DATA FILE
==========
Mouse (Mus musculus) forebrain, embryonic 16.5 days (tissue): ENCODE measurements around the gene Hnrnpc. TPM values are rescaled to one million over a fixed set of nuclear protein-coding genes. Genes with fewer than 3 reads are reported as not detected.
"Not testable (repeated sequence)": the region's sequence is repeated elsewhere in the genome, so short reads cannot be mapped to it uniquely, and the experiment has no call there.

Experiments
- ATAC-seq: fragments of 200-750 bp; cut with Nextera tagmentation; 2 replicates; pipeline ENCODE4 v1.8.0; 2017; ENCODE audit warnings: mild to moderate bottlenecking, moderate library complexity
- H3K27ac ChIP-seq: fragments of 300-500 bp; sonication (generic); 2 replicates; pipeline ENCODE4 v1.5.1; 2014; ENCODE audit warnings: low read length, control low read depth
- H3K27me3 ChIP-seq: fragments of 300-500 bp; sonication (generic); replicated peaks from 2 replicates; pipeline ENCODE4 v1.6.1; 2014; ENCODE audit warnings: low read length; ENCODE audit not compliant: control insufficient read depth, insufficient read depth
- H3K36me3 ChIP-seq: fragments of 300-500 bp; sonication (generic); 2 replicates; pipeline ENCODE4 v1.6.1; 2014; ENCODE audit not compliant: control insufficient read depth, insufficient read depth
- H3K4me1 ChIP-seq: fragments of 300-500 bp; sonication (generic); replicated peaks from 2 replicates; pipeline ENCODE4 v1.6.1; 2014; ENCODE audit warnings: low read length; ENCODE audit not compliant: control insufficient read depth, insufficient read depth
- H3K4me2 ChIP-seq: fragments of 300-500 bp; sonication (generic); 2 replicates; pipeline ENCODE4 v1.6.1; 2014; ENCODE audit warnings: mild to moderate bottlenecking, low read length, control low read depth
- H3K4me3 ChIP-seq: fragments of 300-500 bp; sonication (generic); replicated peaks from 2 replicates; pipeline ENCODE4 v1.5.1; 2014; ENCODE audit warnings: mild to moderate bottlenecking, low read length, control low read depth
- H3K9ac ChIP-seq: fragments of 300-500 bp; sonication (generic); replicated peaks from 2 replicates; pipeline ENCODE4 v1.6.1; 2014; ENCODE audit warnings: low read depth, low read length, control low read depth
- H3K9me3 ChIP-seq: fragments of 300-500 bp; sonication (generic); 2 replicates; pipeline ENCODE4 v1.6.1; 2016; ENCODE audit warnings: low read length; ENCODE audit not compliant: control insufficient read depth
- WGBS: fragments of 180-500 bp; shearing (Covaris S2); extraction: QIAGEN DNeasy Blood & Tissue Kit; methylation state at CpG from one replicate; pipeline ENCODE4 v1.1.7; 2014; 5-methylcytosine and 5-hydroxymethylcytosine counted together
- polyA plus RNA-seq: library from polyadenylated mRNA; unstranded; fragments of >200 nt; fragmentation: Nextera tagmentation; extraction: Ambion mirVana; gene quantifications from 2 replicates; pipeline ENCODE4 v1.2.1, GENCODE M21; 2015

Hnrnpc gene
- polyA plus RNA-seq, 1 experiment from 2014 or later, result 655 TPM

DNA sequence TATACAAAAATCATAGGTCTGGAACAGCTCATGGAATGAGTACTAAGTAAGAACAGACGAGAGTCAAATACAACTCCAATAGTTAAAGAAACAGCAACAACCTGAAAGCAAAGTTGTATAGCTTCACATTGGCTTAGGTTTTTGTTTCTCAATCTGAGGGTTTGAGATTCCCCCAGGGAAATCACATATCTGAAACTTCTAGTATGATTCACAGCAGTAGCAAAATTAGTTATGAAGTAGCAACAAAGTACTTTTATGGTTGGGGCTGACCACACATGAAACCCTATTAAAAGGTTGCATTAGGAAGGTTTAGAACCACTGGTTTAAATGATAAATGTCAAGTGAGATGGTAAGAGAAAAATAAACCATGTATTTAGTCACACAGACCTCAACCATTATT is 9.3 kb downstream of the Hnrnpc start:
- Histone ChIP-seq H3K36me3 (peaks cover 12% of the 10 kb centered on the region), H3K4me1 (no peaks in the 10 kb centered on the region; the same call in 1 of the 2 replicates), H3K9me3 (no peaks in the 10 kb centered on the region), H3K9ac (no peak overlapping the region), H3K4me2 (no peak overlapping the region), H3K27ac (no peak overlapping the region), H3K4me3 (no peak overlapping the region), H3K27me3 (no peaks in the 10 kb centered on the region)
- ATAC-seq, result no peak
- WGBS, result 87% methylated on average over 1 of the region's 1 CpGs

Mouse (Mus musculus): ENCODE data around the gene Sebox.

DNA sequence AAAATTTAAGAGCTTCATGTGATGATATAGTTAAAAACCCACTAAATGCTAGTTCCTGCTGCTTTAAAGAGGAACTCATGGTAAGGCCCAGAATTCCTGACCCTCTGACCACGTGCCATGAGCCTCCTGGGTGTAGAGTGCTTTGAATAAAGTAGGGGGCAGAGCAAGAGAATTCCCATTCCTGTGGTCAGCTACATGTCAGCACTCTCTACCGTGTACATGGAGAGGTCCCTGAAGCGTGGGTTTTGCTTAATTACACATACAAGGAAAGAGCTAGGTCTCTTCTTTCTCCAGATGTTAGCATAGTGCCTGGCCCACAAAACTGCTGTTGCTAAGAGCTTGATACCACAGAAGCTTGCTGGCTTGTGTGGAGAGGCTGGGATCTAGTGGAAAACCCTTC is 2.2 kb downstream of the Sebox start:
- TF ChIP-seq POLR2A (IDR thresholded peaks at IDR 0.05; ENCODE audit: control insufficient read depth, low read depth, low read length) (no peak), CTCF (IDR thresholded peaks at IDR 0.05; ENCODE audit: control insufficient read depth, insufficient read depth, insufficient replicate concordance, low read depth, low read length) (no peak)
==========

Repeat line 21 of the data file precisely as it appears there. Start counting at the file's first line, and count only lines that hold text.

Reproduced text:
Mouse (Mus musculus): ENCODE data around the gene Sebox.